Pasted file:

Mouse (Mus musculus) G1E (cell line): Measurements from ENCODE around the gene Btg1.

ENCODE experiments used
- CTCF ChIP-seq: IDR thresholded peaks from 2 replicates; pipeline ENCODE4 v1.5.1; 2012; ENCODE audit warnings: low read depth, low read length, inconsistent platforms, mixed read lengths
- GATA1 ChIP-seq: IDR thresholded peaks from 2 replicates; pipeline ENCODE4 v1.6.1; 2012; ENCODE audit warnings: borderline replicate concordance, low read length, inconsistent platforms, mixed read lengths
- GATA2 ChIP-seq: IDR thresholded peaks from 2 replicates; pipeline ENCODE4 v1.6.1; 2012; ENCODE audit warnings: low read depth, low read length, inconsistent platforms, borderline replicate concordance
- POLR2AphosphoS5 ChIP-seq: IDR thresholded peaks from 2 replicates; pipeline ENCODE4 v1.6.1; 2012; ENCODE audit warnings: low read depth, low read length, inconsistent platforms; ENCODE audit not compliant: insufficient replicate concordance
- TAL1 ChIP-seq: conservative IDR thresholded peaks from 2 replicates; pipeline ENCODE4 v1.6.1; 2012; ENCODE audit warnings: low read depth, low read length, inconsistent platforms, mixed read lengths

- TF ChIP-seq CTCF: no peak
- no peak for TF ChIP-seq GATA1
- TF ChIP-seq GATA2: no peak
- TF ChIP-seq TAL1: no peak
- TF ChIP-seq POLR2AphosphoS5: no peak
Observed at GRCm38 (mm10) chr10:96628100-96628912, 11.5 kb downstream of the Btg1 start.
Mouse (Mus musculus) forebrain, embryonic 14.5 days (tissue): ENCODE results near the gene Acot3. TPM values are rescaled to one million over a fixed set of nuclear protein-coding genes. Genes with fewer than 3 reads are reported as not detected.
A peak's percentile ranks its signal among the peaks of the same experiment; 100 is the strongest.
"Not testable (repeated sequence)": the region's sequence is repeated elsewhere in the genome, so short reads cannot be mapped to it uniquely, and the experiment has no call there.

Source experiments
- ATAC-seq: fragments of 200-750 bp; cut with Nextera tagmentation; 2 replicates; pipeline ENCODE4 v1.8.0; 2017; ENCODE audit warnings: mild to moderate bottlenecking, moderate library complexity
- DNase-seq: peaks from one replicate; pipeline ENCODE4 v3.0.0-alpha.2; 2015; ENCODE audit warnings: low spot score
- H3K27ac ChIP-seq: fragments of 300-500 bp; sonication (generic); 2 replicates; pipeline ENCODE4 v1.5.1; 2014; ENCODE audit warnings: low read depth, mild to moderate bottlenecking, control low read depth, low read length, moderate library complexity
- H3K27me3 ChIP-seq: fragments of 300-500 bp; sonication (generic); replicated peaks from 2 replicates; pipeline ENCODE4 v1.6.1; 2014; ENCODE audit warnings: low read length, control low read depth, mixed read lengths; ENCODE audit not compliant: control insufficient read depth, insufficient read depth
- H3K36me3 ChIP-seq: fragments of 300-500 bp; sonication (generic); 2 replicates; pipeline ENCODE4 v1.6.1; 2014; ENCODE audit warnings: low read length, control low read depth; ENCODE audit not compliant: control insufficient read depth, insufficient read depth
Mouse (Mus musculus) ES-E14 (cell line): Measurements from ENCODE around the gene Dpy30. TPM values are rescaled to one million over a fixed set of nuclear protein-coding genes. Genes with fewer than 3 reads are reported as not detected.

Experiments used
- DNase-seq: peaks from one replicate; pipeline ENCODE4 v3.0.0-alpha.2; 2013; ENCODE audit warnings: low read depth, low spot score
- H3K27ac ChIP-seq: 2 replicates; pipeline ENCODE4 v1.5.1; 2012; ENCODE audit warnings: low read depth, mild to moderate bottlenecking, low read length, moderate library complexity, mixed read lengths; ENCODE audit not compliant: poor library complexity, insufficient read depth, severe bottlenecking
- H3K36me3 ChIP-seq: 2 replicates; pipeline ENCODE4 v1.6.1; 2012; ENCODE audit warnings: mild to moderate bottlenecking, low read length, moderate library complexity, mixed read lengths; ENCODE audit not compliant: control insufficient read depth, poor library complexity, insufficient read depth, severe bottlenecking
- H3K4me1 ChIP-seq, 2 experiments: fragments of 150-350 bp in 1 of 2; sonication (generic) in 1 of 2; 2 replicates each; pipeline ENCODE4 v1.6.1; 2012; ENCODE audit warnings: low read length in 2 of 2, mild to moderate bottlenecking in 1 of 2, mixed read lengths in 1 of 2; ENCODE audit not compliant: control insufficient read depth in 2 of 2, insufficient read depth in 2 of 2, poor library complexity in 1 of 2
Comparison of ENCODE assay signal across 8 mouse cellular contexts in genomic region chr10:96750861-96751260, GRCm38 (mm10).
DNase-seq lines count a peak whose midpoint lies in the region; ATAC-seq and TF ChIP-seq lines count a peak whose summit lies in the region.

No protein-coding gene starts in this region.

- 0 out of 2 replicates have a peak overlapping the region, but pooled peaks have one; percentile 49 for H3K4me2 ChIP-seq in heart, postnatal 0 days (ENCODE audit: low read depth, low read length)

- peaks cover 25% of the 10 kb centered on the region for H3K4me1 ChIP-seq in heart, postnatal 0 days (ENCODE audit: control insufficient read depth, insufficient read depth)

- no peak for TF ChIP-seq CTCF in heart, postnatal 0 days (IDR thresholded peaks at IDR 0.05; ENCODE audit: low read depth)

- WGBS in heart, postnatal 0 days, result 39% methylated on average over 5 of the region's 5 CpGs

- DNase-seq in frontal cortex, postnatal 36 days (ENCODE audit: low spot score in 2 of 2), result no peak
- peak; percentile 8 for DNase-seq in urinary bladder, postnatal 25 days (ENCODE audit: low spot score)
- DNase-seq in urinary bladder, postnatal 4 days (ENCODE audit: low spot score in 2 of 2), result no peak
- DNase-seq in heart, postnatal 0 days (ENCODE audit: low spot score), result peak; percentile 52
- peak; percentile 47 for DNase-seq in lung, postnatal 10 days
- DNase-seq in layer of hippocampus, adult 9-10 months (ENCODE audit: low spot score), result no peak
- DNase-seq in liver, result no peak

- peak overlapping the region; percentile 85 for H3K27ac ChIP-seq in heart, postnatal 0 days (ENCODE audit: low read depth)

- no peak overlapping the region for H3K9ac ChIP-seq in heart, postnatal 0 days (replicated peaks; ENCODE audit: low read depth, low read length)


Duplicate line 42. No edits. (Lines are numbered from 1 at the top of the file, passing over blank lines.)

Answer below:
- DNase-seq in liver, result no peak